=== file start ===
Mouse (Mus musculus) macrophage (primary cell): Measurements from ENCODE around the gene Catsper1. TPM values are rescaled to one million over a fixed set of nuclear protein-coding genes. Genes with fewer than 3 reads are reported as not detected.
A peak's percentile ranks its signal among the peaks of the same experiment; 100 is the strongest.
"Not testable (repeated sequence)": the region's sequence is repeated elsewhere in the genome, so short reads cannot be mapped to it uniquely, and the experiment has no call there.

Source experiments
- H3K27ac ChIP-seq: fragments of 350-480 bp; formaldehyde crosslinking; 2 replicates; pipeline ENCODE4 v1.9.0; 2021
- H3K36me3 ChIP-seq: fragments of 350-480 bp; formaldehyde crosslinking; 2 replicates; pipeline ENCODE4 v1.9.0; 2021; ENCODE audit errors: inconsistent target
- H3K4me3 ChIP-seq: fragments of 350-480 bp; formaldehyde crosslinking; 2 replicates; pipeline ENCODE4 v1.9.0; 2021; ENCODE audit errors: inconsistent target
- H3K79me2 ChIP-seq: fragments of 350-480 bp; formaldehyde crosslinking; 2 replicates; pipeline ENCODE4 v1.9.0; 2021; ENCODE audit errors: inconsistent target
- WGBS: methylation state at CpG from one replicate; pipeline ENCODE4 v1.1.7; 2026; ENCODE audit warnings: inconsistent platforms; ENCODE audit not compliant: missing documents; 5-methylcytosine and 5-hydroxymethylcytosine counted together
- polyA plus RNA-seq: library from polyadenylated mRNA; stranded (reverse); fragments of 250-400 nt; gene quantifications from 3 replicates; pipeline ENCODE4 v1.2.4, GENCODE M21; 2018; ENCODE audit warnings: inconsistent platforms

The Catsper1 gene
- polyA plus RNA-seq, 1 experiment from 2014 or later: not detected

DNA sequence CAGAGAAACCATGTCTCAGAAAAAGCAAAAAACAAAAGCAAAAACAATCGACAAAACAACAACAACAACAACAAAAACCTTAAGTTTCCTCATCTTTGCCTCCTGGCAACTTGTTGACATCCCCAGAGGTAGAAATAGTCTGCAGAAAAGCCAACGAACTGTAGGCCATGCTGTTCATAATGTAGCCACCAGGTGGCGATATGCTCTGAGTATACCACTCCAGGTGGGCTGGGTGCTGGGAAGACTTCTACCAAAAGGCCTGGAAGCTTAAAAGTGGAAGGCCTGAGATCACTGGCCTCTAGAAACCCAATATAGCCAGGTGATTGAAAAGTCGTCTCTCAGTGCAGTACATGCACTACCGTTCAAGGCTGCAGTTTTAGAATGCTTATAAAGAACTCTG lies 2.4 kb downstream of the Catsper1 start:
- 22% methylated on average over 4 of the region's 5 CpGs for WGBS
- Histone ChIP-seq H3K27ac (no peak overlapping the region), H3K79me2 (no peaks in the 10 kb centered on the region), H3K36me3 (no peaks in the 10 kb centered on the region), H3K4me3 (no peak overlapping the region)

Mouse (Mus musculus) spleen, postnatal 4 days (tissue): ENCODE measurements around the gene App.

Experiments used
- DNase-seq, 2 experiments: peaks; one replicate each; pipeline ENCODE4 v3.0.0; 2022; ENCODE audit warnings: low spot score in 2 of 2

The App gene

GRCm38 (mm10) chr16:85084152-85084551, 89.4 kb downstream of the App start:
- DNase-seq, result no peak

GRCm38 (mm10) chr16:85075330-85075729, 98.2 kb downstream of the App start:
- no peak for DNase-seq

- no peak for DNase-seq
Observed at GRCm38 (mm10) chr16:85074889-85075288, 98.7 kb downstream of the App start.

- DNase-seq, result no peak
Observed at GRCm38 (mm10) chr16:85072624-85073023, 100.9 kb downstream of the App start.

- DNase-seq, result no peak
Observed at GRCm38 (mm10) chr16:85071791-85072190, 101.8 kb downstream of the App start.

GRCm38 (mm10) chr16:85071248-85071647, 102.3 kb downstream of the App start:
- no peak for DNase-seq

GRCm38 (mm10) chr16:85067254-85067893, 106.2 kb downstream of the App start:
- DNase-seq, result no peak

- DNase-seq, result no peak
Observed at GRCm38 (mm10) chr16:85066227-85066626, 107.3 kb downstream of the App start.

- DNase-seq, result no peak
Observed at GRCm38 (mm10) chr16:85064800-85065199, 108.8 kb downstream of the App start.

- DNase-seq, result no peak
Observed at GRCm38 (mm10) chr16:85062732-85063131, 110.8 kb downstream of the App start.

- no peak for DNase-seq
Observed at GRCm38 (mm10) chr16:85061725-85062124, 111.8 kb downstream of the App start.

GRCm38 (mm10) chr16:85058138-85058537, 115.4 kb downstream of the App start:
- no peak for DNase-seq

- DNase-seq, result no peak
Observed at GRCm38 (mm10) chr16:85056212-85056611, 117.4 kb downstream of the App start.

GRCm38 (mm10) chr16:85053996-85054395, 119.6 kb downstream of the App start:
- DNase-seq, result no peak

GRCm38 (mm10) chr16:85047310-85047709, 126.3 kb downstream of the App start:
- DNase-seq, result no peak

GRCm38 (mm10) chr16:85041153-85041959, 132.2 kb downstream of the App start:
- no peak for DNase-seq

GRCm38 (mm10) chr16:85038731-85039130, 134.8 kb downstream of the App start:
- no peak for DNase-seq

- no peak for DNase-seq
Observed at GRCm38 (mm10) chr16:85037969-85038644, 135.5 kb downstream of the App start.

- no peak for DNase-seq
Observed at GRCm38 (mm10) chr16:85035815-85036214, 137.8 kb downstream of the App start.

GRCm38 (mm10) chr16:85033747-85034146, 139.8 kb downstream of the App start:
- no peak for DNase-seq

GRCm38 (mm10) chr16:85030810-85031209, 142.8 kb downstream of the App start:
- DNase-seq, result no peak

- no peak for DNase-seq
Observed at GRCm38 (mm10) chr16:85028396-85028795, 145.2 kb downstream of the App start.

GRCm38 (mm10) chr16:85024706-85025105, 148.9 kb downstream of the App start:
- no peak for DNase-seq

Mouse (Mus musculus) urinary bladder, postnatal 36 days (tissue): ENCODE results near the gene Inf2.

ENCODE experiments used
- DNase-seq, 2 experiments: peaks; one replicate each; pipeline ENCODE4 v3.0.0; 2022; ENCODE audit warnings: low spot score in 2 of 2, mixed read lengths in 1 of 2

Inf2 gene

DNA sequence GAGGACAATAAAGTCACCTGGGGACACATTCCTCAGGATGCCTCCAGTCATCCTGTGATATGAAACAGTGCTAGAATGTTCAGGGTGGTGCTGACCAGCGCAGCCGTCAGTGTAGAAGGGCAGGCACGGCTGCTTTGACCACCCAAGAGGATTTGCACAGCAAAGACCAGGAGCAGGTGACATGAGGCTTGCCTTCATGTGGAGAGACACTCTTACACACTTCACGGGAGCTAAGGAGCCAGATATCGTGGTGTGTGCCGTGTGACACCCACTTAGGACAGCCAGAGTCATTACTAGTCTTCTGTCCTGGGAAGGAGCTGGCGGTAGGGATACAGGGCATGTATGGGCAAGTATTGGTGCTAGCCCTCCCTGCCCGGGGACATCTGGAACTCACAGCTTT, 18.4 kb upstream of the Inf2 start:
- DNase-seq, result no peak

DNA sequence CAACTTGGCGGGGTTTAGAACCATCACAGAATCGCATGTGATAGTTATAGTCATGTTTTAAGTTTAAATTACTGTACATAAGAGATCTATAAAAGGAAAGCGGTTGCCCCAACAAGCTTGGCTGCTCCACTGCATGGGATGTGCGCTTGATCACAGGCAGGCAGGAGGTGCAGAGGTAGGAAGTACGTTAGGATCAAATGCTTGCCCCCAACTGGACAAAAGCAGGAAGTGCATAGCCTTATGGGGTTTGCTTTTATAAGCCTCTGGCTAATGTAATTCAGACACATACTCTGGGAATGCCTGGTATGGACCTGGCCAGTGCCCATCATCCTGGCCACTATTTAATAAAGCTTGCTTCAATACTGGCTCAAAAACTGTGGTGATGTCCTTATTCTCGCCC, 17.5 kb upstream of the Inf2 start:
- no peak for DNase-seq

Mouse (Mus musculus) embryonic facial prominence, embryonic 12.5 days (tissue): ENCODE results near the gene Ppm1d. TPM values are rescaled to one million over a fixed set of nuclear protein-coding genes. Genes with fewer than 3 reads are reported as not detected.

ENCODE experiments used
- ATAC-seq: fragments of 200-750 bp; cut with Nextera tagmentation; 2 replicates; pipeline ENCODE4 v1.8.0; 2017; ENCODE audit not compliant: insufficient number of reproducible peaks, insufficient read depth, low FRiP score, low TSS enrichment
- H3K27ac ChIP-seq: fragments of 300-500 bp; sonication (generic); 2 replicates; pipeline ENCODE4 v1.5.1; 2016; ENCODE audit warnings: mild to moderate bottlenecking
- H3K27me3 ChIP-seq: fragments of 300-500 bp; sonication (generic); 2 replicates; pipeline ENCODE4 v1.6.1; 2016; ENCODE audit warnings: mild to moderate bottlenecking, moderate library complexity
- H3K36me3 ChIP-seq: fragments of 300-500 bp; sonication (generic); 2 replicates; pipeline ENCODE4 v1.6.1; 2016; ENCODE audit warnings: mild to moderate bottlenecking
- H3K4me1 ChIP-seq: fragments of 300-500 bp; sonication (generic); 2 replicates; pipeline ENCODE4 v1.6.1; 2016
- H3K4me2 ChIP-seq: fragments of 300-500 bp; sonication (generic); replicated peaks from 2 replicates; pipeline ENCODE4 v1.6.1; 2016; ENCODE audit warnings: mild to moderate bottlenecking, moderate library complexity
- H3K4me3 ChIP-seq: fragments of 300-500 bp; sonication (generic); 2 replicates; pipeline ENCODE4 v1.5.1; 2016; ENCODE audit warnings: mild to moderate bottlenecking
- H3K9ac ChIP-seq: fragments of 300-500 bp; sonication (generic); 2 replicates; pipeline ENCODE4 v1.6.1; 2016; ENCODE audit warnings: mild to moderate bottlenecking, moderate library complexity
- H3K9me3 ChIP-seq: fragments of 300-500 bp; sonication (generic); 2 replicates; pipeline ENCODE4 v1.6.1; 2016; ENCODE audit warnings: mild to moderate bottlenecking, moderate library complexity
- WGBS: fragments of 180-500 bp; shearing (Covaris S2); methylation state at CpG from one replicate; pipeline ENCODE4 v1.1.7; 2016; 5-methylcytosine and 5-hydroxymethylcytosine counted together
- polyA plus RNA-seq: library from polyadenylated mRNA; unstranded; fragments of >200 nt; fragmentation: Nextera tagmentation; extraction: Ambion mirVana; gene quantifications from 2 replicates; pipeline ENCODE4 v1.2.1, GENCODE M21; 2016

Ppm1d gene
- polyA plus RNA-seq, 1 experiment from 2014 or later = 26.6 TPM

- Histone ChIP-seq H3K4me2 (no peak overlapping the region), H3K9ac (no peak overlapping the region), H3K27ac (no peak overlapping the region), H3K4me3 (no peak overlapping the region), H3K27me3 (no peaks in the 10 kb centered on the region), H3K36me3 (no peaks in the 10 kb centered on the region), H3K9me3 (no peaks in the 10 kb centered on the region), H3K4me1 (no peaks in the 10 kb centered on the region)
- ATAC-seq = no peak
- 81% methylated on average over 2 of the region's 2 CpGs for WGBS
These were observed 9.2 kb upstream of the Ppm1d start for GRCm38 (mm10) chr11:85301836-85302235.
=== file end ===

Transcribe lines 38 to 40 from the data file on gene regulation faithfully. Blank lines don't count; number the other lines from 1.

- DNase-seq, result no peak
Observed at GRCm38 (mm10) chr16:85062732-85063131, 110.8 kb downstream of the App start.

- no peak for DNase-seq